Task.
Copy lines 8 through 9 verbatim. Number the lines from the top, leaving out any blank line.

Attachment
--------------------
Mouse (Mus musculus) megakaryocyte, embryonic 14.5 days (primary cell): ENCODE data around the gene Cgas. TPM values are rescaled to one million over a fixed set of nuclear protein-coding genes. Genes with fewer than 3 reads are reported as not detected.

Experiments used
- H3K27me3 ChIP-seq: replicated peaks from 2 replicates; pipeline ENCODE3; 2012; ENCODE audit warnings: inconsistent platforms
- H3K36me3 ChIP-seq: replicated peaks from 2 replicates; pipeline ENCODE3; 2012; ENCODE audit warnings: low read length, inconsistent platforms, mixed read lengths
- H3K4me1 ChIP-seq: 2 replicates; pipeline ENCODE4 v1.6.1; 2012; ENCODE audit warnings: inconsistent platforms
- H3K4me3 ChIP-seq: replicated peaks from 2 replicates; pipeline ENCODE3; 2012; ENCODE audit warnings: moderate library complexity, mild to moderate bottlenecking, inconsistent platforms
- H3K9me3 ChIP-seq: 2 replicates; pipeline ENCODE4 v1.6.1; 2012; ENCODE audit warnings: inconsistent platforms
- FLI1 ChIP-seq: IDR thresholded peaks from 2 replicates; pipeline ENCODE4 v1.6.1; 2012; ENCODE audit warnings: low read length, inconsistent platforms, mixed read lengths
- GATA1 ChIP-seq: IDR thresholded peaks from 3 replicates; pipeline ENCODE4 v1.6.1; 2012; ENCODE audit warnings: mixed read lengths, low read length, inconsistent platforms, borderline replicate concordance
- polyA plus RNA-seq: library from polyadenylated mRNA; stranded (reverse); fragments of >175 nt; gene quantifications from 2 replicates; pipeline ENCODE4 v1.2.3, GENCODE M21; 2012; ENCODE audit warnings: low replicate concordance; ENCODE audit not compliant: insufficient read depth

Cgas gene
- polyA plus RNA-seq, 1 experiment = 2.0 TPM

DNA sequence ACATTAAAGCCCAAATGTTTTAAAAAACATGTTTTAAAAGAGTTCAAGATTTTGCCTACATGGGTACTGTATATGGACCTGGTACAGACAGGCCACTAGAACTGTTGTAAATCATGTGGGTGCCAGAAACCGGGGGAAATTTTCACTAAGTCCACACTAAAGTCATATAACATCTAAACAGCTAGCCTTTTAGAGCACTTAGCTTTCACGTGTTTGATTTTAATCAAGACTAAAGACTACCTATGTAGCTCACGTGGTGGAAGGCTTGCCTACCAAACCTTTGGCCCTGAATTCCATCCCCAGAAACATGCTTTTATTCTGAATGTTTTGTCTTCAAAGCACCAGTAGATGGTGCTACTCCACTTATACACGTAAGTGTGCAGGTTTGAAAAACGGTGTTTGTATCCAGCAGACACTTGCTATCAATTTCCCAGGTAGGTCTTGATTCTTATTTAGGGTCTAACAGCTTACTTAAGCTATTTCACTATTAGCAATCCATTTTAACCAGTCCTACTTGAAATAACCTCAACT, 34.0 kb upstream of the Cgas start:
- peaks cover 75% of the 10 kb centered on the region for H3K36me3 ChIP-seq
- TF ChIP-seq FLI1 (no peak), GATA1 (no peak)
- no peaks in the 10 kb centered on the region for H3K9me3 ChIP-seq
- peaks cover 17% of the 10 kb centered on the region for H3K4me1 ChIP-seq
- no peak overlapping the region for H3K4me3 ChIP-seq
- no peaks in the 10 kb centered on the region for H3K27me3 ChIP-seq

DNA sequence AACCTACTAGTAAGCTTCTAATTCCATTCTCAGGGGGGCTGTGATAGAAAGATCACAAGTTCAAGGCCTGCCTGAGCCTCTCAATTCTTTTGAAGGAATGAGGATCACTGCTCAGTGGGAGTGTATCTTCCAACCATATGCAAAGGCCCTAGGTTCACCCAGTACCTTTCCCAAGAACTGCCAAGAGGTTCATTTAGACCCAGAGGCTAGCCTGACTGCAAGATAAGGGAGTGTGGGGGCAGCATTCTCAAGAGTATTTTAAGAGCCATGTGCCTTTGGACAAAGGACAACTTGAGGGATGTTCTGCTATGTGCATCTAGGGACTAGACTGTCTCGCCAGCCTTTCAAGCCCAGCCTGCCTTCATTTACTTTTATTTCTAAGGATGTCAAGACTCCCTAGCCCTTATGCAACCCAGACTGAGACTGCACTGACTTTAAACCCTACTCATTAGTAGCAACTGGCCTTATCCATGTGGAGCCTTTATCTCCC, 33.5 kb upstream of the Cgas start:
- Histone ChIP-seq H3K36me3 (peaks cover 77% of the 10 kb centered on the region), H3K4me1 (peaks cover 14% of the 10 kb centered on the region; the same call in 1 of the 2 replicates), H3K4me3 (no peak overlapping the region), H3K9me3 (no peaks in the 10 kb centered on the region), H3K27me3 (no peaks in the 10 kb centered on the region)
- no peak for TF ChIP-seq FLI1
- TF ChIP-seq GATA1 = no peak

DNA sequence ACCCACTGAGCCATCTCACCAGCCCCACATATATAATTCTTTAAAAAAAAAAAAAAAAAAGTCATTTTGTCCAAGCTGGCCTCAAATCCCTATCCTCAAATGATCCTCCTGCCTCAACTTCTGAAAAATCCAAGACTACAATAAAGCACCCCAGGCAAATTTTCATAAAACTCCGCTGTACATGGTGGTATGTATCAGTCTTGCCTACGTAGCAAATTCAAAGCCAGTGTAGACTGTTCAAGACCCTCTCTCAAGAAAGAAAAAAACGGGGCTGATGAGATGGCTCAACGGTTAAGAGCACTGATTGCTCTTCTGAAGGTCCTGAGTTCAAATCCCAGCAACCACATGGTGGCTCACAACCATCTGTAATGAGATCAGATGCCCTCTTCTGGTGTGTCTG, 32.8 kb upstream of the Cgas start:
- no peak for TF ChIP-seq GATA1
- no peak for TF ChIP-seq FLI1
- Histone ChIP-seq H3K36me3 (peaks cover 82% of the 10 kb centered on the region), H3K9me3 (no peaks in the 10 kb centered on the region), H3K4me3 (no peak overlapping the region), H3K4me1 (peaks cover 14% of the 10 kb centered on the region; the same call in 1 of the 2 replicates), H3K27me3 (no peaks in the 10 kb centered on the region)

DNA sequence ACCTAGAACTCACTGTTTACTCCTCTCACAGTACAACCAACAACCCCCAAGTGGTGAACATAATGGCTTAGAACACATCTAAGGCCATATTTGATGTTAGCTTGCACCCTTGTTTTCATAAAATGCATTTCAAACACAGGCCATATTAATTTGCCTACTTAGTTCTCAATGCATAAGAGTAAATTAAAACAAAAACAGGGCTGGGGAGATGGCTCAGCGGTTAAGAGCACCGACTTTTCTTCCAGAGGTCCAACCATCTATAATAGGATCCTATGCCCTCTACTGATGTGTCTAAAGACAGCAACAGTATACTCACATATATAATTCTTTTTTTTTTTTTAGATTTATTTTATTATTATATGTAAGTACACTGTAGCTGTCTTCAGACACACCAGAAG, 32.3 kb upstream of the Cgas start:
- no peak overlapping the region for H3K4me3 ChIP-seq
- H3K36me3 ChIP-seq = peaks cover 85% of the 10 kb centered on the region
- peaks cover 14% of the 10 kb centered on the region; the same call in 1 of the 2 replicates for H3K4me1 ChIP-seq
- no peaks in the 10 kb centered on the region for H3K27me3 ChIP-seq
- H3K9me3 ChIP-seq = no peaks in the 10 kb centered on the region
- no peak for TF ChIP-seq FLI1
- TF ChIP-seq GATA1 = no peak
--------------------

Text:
- FLI1 ChIP-seq: IDR thresholded peaks from 2 replicates; pipeline ENCODE4 v1.6.1; 2012; ENCODE audit warnings: low read length, inconsistent platforms, mixed read lengths
- GATA1 ChIP-seq: IDR thresholded peaks from 3 replicates; pipeline ENCODE4 v1.6.1; 2012; ENCODE audit warnings: mixed read lengths, low read length, inconsistent platforms, borderline replicate concordance